The smirk reappeared. "Get some rest, Jill. She'll be by around lunch."
"Whoa." Cindy tucked a loose strand of red hair behind her ear, her nose wrinkling at the invisible wall of vapor rub she seemed to have smacked into. She bit her lip when she finally noticed Jill tangled in the blankets, almost lost in the thickness of them. Quietly she approached the bed and knelt next to her friend. For a moment she guiltily took Jill in, her sleeping features relaxed and almost child-like. With a sigh she set the bag containing Jill's soup on the nightstand, edging aside a half empty box of Puffs and a mostly full bottle of Nyquil.
She turned back to Jill for one last look. It had been almost a week since she'd seen the assistant district attorney. Not since she'd covered the Atwater case in court. They were supposed to get together for dinner on Saturday. Just the two of them. It was the first time they had ever made plans together outside the "club" and then the flu had to come between them and a nice steak and good beer. It wasn't fair.
Cindy started to stand then almost toppled over when a warm hand gripped her own. She looked down into bleary eyes and smiled. "Hey, you."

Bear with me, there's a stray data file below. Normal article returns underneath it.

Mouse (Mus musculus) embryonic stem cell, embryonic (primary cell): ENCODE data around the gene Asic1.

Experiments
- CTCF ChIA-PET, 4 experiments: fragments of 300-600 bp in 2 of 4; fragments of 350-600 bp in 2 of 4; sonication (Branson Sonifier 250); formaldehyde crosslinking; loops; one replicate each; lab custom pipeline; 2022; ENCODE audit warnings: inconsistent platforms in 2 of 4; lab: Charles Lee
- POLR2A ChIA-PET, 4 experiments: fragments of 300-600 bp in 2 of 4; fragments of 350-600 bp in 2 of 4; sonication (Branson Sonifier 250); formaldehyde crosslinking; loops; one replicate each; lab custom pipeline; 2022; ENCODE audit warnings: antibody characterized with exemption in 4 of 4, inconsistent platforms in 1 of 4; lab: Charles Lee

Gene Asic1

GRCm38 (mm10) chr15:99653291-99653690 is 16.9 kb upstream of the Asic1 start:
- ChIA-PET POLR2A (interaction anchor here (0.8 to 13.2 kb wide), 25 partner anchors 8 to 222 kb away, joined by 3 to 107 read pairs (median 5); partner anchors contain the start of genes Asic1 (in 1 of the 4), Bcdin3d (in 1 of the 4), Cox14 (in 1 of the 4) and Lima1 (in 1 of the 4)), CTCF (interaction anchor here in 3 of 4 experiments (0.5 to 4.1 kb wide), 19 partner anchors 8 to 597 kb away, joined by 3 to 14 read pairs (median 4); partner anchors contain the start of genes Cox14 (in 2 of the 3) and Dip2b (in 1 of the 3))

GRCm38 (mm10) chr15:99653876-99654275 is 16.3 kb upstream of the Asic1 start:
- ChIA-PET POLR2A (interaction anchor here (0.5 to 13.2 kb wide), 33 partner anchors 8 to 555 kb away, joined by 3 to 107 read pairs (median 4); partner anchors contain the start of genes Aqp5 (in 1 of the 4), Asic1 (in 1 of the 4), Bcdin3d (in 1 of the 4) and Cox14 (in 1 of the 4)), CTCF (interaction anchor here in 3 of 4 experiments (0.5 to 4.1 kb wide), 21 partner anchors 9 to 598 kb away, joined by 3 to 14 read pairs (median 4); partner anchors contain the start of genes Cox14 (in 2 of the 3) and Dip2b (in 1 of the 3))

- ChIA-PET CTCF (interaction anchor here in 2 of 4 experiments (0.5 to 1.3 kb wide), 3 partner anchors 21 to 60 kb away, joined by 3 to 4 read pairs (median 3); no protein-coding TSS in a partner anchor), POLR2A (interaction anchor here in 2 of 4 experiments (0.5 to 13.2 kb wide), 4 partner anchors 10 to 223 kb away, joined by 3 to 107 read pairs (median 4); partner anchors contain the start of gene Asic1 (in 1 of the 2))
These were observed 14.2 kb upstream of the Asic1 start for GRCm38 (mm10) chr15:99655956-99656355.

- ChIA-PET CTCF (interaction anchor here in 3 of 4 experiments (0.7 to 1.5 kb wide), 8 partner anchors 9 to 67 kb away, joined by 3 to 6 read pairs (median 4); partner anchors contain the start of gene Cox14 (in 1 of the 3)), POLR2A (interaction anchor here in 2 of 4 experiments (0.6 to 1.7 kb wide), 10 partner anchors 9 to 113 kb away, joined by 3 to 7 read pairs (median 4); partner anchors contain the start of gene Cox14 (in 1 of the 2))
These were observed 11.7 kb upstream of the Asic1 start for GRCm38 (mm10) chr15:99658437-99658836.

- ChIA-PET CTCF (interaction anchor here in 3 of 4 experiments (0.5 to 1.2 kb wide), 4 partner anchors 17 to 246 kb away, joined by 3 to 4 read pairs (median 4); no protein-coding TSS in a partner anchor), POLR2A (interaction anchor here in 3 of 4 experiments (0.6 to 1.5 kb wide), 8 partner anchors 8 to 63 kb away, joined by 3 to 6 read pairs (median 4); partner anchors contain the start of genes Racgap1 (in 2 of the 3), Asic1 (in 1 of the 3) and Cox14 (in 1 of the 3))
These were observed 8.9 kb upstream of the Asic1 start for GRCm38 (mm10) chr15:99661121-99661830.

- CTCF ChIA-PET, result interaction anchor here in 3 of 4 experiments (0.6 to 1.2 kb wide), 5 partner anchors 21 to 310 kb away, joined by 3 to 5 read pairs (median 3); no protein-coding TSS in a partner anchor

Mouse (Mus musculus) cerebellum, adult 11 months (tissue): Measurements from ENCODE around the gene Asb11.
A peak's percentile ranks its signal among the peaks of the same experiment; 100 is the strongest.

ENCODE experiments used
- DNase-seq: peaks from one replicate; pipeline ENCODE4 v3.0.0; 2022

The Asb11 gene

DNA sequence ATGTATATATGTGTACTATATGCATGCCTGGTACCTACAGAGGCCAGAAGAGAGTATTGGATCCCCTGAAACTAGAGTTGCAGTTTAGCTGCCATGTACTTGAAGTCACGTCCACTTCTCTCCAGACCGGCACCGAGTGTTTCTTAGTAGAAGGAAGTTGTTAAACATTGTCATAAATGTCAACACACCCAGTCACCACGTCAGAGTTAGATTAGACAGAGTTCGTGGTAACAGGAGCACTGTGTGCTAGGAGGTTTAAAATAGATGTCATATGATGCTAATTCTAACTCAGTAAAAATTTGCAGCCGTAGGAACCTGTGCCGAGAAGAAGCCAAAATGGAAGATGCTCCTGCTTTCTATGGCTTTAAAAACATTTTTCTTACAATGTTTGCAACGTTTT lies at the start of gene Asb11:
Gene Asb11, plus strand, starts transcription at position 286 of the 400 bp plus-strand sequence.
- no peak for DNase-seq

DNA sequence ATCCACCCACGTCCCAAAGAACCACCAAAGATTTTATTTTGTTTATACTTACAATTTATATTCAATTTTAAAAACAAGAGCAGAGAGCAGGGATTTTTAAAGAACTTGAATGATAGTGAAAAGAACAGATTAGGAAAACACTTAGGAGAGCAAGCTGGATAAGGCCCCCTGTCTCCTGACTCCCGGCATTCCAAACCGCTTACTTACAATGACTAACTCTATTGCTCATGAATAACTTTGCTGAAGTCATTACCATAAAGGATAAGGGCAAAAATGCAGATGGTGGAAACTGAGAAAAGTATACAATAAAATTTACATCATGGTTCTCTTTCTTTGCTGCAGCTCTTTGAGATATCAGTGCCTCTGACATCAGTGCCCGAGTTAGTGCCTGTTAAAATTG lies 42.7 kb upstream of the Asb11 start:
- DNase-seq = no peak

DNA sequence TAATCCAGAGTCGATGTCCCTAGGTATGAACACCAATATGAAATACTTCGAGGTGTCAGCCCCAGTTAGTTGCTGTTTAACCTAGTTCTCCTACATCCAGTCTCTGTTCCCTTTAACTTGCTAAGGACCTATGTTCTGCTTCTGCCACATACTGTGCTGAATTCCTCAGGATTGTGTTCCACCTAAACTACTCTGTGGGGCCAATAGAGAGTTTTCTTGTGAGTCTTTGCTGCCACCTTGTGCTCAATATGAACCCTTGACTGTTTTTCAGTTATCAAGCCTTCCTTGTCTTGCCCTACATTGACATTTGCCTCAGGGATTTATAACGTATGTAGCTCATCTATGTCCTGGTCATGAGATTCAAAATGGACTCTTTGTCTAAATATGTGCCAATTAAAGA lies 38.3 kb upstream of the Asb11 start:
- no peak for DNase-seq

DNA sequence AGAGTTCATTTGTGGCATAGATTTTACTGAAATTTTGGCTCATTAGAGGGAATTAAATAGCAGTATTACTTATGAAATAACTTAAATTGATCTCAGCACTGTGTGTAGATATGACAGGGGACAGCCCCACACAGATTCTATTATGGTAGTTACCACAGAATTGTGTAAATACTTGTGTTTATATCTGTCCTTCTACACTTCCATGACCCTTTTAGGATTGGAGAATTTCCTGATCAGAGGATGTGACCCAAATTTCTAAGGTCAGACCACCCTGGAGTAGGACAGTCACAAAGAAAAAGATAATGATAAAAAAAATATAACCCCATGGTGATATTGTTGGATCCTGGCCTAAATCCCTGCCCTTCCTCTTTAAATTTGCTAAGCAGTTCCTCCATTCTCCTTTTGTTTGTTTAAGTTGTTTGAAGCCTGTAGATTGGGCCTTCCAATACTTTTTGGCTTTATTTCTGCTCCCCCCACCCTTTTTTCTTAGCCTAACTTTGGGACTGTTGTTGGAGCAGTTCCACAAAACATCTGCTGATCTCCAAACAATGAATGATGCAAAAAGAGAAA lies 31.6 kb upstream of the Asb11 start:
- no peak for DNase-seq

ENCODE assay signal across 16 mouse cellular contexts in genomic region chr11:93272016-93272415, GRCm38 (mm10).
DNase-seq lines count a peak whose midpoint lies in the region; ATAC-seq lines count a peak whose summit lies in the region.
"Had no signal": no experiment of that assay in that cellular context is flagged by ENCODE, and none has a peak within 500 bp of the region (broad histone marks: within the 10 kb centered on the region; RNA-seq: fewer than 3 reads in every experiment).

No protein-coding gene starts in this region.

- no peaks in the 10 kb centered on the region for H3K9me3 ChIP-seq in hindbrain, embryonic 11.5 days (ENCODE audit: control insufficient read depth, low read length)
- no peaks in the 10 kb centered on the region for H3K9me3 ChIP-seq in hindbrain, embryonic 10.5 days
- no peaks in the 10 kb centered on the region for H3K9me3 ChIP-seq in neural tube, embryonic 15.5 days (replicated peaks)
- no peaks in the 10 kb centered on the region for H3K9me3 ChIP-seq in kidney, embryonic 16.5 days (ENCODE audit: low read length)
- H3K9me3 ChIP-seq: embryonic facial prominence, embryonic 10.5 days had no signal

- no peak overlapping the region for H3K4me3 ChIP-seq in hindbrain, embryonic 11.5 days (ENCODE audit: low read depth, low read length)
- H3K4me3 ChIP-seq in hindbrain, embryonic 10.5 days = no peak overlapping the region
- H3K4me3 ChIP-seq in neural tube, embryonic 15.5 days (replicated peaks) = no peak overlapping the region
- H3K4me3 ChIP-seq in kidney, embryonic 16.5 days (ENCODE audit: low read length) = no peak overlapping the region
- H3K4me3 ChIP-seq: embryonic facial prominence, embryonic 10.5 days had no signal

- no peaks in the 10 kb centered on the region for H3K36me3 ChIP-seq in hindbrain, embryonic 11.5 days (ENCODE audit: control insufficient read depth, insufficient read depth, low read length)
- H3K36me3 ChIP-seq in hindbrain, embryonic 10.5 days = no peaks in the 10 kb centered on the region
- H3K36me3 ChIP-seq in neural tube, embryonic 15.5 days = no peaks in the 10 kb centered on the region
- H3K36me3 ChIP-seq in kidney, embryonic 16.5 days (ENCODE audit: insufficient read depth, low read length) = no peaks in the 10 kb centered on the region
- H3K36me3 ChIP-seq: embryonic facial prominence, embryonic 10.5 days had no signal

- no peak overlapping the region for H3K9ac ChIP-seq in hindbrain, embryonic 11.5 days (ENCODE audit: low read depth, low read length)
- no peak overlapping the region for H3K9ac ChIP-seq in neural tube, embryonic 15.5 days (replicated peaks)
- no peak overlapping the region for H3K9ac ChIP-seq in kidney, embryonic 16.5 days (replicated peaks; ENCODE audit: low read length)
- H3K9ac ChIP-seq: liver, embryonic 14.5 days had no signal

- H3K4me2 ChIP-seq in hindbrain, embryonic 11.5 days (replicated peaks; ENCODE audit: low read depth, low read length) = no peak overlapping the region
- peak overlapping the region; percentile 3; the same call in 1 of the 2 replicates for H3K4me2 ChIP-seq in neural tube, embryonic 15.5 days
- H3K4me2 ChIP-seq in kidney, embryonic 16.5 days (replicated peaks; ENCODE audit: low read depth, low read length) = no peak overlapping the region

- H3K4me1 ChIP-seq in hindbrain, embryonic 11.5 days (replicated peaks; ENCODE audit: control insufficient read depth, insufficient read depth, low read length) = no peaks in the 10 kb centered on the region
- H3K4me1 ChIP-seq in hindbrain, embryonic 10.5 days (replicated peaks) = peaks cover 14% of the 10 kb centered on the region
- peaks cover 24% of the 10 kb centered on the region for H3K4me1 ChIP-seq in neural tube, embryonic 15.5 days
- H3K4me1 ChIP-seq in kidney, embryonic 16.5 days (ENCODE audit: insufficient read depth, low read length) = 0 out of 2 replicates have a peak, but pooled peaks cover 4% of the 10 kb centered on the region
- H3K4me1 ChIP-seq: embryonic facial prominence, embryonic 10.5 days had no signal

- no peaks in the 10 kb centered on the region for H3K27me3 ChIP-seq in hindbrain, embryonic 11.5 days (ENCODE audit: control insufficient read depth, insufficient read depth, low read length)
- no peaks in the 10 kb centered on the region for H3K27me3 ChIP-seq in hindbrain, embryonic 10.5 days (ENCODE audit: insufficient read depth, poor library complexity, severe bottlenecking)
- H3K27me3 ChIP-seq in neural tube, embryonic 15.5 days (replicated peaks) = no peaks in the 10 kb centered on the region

Jill unconsciously ran a hand through her hair. She'd showered after Claire left, nearly passing out in the stall for her trouble. The important thing was that she'd brushed her teeth. "Hey," she croaked then winced as she shifted into a sitting position.
Cindy eased down on the bed, still holding Jill's hand. She could feel the fever in the touch. Or maybe that was her own reaction, she mused with a tiny sigh. "You sound terrible."
"Gee, thanks. I bet I look worse."
Cindy smiled. "You look fine. You look like you showered in fact. You didn't do that because I was coming over did you?"
"Why would I shower for you?" Jill asked too quickly then coughed.
"You tell me, councilor." Cindy reached over and grabbed the bag. "I brought you some of Papa Joe's chicken tortilla soup."
"I didn't know Papa Joe's had chicken tortilla soup," Jill replied as she watched Cindy with interest.
"It's not on the menu. He finds me charming so he made it for me for you."
"A man who finds you charming a person can't walk five steps without smacking into one of them."
Cindy grinned. "Actually a lot of men find me very irritating. Go figure."